NROTC - Quit to Enlist & then come back to Officer


Apr 21, 2020
Good evening everyone.
This is a strange question but I'm curious what the community has to say.

I'm an incoming 4/C Marine-Option in NROTC with a 35 ACT, 3.9 High School GPA, and both a 300 PFT & CFT. I THINK I love the idea of going straight into the officer corps, and I'm excited for my major in engineering, but I've been pondering this idea for awhile:

Some of the finest officers - and more importantly, LEADERS - I've met while growing up around the Marine Corps because of my family are Prior Enlisted. They command so much respect with their humble outlooks on life & experiences in ways many of the other officers just can't comprehend. They just have so many perspectives from their time in the Marine Corps as enlisted to bring to their service as officers, so here's my question:

Let's say I did one year of NROTC and performed well, but decided to enlist, and later come back to one of the officer training programs?
Is it possible for a MIDN to quit NROTC, enlist USMC, serve a few years as an enlisted man, and eventually try again to become an Officer after gaining that enlisted experience?

Is it possible?
Is it REALISTICALLY possible?
Has anyone done this before AND SUCCEEDED?
What are the odds?
What would the obstacles be?
How does the USMC feel about things like this?

I know there's PLC, OCC, ECP, & MECEP, but even so, will the Marine Corps like the idea of me quitting officer training to enlist and then try to come back to officer training?
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Yes you an do that provided you exit prior to sophomore year.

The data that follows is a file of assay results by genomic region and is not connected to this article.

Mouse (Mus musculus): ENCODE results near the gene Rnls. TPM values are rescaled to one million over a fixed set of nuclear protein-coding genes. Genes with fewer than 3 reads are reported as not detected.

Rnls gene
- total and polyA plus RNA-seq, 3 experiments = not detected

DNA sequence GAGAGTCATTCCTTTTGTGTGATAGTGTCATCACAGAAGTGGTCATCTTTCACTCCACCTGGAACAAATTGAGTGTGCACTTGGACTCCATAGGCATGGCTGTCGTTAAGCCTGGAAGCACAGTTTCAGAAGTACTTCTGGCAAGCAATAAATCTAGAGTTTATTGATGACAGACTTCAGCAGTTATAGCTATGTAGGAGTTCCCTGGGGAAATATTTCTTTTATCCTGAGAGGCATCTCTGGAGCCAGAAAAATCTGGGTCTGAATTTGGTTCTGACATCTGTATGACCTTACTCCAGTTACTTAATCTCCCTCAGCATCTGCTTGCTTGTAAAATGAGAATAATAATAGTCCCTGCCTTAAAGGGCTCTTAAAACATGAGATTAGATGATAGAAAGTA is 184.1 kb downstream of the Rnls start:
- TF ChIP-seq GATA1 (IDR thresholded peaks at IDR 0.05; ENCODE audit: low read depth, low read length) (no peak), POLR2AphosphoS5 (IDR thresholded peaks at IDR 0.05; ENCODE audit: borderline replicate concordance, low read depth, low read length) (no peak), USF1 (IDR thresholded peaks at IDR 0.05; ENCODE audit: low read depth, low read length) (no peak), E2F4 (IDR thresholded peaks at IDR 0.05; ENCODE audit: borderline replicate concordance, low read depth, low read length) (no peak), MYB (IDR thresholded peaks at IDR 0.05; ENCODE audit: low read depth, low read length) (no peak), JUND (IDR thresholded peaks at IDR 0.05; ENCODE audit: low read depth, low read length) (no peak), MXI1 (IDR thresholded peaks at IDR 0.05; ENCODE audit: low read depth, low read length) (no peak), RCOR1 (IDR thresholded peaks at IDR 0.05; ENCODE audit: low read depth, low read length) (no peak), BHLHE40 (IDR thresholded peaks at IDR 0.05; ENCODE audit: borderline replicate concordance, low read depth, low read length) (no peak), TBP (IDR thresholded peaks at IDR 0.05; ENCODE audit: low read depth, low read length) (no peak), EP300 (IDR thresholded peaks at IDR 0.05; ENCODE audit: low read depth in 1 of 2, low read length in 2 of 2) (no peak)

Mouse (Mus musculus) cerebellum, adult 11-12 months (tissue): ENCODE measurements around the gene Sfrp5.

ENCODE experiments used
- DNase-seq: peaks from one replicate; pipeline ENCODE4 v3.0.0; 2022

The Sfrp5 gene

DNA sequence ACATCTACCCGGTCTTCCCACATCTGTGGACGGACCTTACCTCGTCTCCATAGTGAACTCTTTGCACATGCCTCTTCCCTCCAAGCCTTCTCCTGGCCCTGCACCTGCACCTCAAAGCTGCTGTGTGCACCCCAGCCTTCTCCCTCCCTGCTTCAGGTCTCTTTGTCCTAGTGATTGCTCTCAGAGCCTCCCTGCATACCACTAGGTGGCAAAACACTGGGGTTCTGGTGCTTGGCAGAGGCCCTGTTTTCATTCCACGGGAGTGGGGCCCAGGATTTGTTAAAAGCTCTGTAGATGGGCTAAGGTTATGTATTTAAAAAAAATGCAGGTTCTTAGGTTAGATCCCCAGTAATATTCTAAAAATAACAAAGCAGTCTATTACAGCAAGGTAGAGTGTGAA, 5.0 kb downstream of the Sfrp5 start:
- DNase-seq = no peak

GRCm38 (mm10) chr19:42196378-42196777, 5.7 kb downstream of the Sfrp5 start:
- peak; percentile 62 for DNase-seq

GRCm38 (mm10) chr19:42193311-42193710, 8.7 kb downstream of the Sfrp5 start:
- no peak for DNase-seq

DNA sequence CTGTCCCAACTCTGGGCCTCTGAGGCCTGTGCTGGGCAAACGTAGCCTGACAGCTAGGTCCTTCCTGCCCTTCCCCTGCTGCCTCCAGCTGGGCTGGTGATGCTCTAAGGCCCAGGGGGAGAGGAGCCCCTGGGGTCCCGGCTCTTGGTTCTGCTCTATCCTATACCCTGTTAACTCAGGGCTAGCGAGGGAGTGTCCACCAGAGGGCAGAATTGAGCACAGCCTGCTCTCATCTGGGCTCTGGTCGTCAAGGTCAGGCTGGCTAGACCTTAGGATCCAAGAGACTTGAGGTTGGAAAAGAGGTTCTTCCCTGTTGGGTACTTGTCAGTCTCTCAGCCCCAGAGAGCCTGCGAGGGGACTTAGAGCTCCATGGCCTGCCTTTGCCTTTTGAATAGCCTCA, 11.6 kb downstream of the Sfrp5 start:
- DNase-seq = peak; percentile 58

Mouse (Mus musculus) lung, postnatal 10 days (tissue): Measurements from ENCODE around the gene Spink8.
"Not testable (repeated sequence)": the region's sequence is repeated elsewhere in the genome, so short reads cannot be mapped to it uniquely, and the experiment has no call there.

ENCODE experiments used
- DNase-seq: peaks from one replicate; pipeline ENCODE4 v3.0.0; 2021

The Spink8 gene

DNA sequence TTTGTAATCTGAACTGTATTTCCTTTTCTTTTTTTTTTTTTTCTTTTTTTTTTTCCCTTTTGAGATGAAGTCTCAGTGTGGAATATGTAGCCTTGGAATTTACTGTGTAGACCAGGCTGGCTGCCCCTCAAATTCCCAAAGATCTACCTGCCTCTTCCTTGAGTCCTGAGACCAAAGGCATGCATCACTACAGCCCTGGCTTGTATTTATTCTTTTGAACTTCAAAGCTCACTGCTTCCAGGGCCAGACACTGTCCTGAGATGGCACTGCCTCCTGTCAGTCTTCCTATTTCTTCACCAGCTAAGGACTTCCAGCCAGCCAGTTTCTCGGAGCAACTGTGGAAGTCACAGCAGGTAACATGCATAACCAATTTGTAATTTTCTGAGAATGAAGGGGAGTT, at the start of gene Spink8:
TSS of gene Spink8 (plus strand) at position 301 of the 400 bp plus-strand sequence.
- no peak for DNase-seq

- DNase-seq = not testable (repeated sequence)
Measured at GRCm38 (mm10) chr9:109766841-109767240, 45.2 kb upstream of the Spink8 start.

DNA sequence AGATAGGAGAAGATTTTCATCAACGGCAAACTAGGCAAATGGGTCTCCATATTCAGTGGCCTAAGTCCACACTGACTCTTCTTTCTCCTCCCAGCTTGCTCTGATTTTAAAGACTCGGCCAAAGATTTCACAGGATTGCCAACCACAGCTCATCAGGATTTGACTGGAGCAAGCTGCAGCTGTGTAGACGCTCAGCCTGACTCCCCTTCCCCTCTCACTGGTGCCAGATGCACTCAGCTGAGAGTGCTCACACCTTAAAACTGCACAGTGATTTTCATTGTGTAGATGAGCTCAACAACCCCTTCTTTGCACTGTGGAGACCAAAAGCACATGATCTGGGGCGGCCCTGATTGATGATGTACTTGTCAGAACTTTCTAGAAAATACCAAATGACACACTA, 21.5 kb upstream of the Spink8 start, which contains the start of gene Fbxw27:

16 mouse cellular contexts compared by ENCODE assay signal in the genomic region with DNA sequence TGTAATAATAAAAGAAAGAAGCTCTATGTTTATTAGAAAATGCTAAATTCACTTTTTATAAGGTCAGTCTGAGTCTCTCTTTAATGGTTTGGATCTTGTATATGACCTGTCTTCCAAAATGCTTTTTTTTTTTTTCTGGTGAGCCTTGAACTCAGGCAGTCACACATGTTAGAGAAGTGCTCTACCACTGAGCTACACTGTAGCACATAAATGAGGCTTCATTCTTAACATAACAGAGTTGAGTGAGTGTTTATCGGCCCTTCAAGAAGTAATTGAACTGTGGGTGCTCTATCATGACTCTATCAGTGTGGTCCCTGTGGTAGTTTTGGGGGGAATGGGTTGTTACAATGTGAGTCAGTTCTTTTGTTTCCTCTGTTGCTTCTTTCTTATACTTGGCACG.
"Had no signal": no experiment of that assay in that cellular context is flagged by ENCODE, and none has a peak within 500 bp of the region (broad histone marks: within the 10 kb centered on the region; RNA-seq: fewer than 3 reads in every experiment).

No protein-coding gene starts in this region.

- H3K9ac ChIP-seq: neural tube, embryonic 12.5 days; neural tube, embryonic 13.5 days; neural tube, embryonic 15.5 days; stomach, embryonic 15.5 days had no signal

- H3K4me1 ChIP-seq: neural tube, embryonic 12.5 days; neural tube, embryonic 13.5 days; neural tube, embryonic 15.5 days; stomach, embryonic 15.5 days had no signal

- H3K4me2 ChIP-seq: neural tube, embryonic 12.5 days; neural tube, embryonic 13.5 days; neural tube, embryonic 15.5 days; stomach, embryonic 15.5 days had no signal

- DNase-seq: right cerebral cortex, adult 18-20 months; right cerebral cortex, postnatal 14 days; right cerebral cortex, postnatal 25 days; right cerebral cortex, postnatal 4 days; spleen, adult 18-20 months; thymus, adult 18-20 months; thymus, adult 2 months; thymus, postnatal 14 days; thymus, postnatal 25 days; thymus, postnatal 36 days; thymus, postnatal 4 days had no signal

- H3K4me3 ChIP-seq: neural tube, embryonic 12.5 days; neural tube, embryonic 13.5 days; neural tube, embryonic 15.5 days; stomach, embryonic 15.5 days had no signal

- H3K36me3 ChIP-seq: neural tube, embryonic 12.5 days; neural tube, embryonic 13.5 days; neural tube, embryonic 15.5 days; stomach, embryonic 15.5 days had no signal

Humbleness and empathy is not something you acquire by enlisting, but are characteristics you bring with you through your total life experiences. I know of Mustangs who weren't humble at all, and were, in fact, terrible officers and leaders. I know plenty of guys who did NROTC MO who are as humble and empathetic as the day is long. Enlisting isn't (necessarily) going to make you a better officer.
I don’t know why you would want to delay your commissioning date.
Lots of money lost.
There’s no guarantee you’d get “to come back to officer training.”
I’ve never believed Mustangs made better officers. Some are. Some are not.
One more point; if you enlist and can't get back to NROTC via MECEP program, you will first be doing college on your dime, and probably a lot of your "spare" time. Even to get in the MECEP Program you'll need to complete a fair amount of college courses first. Just something to think about.
What do the prior enlisted family members tell you?

I can’t imagine they would suggest you take the path your are suggesting for the reason you give.

Why not get your degree and become the best officer candidate you can be? If you wash out, you can try to enlist and bring the skills you learned with you to be the best enlisted Marine you can be.

Good luck!
I don't think they give points for difficulty. And this strikes me as over-complicated. My DS anecdotal evidence of fellow MO pursuing engineering is that difficult. There are lots of folks who fall out of engineering and lots of folks who fall out of the marines. You might consider the combination of the two paths humbling enough that you need not resort to a more complicated combination of routes.
I agree with the others on this one. Sure there are things you could learn. Will it make you a better officer? Maybe, maybe not. My TBS company only had 3 who did not graduate... All MECEP grads. The company 2 in front of ours that had a massive cheating scandal. It was led by prior enlisted. It didn't formulate my opinion on priors, as overwhelming majority were great. I didn't want everyone formulating opinion on "ring knockers" due to 1 or 2 morons. I really enjoyed our MECEP and prior enlisted in my TBS company, in the fleet and the WO and LDO officers (I was in a rare MOS that was heavy in this space) I shared the wardroom with as a company officer. I learned a ton from them.